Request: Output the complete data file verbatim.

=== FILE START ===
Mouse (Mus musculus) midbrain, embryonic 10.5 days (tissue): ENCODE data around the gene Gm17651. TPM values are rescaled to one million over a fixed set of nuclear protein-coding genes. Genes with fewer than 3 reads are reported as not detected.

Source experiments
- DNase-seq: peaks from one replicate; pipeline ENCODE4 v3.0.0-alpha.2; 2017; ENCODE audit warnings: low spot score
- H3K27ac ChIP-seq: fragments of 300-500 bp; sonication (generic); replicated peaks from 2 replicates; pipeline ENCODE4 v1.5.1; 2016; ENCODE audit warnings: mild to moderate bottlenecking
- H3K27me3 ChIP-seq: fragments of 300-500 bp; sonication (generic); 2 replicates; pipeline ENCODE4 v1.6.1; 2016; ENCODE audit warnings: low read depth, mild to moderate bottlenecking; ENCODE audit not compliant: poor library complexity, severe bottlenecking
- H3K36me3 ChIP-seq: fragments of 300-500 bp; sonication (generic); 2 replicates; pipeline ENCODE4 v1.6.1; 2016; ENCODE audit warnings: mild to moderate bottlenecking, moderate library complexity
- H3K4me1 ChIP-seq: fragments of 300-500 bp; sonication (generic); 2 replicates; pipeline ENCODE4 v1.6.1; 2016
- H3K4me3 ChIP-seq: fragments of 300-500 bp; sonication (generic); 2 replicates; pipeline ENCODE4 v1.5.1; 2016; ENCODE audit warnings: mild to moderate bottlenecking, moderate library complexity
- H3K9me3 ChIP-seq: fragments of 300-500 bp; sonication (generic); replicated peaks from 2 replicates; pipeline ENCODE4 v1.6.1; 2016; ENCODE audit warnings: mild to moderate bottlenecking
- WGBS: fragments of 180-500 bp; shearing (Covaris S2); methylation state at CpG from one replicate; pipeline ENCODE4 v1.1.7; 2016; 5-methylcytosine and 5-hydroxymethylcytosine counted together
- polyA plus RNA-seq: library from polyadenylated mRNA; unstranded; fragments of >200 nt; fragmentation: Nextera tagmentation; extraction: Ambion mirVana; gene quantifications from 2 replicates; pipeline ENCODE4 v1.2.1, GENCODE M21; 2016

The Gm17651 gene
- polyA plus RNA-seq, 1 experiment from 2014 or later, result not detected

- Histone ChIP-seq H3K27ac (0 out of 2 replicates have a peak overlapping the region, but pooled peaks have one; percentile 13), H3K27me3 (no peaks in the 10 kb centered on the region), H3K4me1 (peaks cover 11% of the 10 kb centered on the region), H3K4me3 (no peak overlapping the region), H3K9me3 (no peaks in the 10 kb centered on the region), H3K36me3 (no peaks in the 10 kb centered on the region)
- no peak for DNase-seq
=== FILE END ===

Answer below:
Mouse (Mus musculus) midbrain, embryonic 10.5 days (tissue): ENCODE data around the gene Gm17651. TPM values are rescaled to one million over a fixed set of nuclear protein-coding genes. Genes with fewer than 3 reads are reported as not detected.

Source experiments
- DNase-seq: peaks from one replicate; pipeline ENCODE4 v3.0.0-alpha.2; 2017; ENCODE audit warnings: low spot score
- H3K27ac ChIP-seq: fragments of 300-500 bp; sonication (generic); replicated peaks from 2 replicates; pipeline ENCODE4 v1.5.1; 2016; ENCODE audit warnings: mild to moderate bottlenecking
- H3K27me3 ChIP-seq: fragments of 300-500 bp; sonication (generic); 2 replicates; pipeline ENCODE4 v1.6.1; 2016; ENCODE audit warnings: low read depth, mild to moderate bottlenecking; ENCODE audit not compliant: poor library complexity, severe bottlenecking
- H3K36me3 ChIP-seq: fragments of 300-500 bp; sonication (generic); 2 replicates; pipeline ENCODE4 v1.6.1; 2016; ENCODE audit warnings: mild to moderate bottlenecking, moderate library complexity
- H3K4me1 ChIP-seq: fragments of 300-500 bp; sonication (generic); 2 replicates; pipeline ENCODE4 v1.6.1; 2016
- H3K4me3 ChIP-seq: fragments of 300-500 bp; sonication (generic); 2 replicates; pipeline ENCODE4 v1.5.1; 2016; ENCODE audit warnings: mild to moderate bottlenecking, moderate library complexity
- H3K9me3 ChIP-seq: fragments of 300-500 bp; sonication (generic); replicated peaks from 2 replicates; pipeline ENCODE4 v1.6.1; 2016; ENCODE audit warnings: mild to moderate bottlenecking
- WGBS: fragments of 180-500 bp; shearing (Covaris S2); methylation state at CpG from one replicate; pipeline ENCODE4 v1.1.7; 2016; 5-methylcytosine and 5-hydroxymethylcytosine counted together
- polyA plus RNA-seq: library from polyadenylated mRNA; unstranded; fragments of >200 nt; fragmentation: Nextera tagmentation; extraction: Ambion mirVana; gene quantifications from 2 replicates; pipeline ENCODE4 v1.2.1, GENCODE M21; 2016

The Gm17651 gene
- polyA plus RNA-seq, 1 experiment from 2014 or later, result not detected

- Histone ChIP-seq H3K27ac (0 out of 2 replicates have a peak overlapping the region, but pooled peaks have one; percentile 13), H3K27me3 (no peaks in the 10 kb centered on the region), H3K4me1 (peaks cover 11% of the 10 kb centered on the region), H3K4me3 (no peak overlapping the region), H3K9me3 (no peaks in the 10 kb centered on the region), H3K36me3 (no peaks in the 10 kb centered on the region)
- no peak for DNase-seq